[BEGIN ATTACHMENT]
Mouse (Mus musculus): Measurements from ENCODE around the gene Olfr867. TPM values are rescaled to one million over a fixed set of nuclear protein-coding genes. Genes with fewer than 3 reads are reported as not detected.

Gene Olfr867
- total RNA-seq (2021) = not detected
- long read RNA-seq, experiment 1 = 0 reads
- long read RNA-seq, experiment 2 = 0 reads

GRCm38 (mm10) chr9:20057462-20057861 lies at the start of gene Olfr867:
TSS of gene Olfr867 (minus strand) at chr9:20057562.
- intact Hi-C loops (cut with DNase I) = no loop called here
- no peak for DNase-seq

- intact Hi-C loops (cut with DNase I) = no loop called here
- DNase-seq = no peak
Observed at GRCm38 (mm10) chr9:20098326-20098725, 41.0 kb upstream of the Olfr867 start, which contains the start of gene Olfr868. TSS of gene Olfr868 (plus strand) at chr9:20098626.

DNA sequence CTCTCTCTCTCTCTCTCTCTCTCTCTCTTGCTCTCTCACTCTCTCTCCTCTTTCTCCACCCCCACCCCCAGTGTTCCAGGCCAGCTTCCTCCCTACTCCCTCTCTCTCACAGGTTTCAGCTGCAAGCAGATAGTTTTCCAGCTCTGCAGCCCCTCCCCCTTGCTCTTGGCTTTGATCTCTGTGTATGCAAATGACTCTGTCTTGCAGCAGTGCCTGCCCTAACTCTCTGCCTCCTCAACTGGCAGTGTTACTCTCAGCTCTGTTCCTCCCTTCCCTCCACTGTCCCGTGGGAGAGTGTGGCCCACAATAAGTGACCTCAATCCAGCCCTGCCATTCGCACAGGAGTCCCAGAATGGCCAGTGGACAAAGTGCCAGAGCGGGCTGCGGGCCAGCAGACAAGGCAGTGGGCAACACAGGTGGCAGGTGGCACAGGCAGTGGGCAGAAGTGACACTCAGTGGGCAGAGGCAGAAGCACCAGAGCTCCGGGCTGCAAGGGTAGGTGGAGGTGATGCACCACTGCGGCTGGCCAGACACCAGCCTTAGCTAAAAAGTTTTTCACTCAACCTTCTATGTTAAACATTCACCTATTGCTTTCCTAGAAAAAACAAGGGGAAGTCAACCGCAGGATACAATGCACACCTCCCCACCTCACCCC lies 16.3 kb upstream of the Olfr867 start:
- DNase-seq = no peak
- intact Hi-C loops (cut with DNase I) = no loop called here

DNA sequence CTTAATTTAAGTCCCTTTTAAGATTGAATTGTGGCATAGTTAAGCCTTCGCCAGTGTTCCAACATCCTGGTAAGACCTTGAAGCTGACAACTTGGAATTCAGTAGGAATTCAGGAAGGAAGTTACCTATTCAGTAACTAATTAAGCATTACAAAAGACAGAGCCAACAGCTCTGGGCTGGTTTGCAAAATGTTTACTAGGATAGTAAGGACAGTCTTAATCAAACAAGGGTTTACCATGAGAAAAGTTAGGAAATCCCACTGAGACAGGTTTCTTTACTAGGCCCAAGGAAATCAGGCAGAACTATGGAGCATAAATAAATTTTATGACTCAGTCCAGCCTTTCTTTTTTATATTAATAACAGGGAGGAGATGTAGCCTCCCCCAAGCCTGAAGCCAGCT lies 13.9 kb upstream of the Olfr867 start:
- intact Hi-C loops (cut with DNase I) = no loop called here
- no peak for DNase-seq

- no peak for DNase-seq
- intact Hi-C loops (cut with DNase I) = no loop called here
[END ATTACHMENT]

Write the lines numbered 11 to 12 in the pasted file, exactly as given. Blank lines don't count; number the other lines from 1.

- DNase-seq = no peak
Observed at GRCm38 (mm10) chr9:20098326-20098725, 41.0 kb upstream of the Olfr867 start, which contains the start of gene Olfr868. TSS of gene Olfr868 (plus strand) at chr9:20098626.